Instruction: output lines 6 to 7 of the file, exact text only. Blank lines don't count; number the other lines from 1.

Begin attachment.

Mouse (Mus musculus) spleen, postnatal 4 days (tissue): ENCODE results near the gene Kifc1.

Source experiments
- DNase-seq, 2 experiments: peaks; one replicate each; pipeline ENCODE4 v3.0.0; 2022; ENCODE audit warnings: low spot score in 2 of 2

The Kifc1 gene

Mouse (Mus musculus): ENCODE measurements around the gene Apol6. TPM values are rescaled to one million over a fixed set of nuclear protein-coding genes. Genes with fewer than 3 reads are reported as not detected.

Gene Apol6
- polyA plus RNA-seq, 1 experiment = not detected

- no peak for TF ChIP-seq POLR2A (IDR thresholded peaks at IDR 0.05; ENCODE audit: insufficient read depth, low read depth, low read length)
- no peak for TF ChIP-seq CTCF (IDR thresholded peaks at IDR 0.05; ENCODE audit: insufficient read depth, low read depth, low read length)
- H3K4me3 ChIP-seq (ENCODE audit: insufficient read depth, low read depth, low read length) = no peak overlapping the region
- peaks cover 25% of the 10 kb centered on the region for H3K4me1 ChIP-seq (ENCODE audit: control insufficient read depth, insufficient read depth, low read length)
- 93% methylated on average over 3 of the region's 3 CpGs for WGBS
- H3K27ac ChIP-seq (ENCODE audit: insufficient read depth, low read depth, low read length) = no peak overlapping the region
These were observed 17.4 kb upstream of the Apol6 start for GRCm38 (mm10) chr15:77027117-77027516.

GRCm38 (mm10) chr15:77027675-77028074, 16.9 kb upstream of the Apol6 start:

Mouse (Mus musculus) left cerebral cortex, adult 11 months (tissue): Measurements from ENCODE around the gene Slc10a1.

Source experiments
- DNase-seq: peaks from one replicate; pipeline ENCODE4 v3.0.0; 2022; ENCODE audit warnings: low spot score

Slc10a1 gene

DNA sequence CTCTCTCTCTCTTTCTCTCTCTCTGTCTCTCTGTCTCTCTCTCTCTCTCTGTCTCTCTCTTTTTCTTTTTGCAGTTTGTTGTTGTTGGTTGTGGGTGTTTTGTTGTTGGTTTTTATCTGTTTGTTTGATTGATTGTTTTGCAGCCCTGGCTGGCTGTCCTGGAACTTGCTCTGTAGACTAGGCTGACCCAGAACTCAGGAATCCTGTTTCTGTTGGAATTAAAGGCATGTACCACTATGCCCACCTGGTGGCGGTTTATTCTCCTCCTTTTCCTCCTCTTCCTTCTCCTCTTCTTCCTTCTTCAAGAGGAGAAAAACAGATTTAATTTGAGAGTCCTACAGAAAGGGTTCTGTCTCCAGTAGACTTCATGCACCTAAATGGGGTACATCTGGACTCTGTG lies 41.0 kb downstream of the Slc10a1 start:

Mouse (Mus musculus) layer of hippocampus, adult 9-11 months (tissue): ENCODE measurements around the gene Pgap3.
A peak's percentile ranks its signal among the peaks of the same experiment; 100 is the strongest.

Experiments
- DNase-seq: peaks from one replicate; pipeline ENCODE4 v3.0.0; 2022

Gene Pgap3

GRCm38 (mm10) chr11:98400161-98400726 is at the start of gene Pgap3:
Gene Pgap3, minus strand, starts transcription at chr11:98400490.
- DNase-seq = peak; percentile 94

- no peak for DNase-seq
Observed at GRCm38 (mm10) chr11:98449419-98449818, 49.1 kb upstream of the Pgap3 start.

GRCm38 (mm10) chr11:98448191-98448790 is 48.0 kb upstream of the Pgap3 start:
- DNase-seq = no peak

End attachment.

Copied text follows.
Gene Apol6
- polyA plus RNA-seq, 1 experiment = not detected